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Treating post-quake trauma

05-12-2011 13:40 BJT Special Report:Wenchuan Quake 3 Years On |

BEIJING, May 12 (Xinhuanet) -- The third anniversary of the Wenchuan earthquake, which killed more than 80,000 people, injured tens of thousands of others and caused a direct economic loss of about 845.1 billion yuan ($130.16 billion), is a time to mourn the dead and sympathize with the survivors. But May 12 is also a time to celebrate the resilience of the people and the building of a new Wenchuan from rubble.

In 2008, the Chinese government planned to rebuild Wenchuan in three years. But the task was completed before schedule, as Premier Wen Jiabao announced at the Fourth Session of the 11th National People's Congress in March.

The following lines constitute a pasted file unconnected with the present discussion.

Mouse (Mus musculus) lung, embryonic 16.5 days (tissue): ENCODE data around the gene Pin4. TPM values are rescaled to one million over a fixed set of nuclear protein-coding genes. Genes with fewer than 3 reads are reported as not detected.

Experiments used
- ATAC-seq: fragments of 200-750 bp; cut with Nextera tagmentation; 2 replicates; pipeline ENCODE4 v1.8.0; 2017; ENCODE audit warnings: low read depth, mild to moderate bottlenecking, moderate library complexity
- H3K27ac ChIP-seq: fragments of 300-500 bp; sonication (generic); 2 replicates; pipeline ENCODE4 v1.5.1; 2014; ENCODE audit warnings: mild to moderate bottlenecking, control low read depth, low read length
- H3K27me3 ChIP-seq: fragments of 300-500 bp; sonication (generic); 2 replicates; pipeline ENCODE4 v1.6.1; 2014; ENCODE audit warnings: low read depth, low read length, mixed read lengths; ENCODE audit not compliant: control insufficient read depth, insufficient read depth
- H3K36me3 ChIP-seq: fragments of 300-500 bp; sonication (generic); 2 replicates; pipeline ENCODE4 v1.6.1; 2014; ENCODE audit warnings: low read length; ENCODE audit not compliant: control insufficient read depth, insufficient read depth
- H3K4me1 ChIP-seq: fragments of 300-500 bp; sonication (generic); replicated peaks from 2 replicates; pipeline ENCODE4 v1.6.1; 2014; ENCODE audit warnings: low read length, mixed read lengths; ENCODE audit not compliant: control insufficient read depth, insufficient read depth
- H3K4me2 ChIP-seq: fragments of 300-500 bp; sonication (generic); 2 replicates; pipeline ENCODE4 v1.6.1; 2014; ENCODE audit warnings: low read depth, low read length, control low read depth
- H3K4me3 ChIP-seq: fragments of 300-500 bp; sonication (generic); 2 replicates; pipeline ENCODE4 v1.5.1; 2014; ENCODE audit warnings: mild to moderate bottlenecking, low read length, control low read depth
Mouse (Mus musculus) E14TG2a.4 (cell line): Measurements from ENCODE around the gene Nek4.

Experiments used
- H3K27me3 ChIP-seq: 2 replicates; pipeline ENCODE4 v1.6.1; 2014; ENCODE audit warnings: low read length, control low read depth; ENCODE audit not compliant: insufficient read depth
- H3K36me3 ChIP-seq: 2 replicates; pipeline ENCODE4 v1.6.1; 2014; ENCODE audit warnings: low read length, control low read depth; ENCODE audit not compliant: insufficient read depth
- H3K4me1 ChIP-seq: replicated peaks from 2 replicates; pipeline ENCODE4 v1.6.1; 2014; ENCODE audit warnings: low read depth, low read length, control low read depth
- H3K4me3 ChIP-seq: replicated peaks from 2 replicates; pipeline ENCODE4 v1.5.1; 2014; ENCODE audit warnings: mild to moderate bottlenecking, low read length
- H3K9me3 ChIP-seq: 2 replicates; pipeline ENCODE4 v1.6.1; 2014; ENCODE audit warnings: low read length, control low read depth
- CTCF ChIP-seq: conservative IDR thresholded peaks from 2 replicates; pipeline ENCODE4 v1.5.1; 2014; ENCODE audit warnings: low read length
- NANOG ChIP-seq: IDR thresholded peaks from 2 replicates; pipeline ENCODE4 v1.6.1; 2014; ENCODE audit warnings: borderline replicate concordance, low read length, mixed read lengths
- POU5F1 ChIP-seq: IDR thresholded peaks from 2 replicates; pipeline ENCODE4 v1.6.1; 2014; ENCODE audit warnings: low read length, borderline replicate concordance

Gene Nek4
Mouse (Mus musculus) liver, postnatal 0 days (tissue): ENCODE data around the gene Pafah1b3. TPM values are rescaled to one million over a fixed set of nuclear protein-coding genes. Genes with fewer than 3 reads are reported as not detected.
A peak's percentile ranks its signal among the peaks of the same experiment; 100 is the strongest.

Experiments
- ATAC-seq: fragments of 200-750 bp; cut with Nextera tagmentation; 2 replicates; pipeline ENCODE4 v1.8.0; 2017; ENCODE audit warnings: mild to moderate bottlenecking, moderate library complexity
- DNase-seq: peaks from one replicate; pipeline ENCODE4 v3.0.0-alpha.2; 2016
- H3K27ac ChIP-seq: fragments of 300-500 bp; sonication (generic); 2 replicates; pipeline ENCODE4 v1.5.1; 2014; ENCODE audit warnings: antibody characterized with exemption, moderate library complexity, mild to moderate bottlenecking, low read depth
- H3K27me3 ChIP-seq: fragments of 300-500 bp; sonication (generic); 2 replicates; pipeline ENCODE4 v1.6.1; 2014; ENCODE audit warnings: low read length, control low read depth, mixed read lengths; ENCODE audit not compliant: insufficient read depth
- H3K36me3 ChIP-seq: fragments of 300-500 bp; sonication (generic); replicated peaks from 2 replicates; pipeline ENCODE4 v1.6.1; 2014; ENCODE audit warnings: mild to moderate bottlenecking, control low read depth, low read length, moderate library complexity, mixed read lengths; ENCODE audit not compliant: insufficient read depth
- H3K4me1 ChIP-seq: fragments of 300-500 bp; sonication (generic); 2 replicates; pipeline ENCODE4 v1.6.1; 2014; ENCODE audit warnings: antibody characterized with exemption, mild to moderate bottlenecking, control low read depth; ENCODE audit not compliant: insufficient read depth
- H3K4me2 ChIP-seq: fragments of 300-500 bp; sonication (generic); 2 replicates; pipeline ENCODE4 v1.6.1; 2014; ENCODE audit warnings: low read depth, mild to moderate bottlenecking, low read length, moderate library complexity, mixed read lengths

In fact, Wenchuan's material reconstruction had basically been completed by the second anniversary of the quake, says Zhang Jianxin, deputy director of the Institute of Psychology, affiliated to the Chinese Academy of Sciences. "People are trickling into the 'new' county and their daily life is returning to normal," says Zhang, who visited Wenchuan recently.

But despite the material reconstruction, many people are still haunted by the devastation. These people need proper psychological counseling to overcome their grief. "And psychological reconstruction is an enduring task," says Zhang, who has been in charge of the psychological reconstruction program of the Institute of Psychology for the past three years. He heads the five workstations that the institute runs in the quake-hit areas.